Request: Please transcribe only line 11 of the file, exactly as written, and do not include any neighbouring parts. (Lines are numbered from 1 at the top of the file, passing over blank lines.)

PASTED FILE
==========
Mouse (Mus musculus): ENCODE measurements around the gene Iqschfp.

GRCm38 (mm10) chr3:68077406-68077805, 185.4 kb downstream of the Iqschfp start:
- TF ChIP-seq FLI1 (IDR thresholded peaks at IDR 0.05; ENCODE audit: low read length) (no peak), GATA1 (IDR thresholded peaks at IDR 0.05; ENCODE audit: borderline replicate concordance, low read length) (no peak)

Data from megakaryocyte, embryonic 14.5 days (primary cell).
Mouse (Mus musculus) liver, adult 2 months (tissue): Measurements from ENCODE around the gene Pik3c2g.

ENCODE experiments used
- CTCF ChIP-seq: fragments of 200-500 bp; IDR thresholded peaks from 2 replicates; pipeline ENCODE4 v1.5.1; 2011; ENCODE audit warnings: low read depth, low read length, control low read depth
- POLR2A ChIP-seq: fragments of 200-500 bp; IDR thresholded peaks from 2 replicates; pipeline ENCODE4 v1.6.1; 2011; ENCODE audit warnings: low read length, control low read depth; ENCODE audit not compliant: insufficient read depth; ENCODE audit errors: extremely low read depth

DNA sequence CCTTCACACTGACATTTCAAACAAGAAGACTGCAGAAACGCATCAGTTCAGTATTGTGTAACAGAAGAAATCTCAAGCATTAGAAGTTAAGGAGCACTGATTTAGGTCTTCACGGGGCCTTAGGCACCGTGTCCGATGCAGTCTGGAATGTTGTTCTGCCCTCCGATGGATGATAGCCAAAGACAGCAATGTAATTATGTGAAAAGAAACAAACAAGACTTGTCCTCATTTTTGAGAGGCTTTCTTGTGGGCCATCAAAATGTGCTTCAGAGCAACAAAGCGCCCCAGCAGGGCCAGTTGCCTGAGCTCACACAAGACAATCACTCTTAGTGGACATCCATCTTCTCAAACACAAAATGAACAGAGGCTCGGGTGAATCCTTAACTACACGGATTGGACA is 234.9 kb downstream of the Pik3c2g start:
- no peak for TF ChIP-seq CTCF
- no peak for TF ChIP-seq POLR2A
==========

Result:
- no peak for TF ChIP-seq POLR2A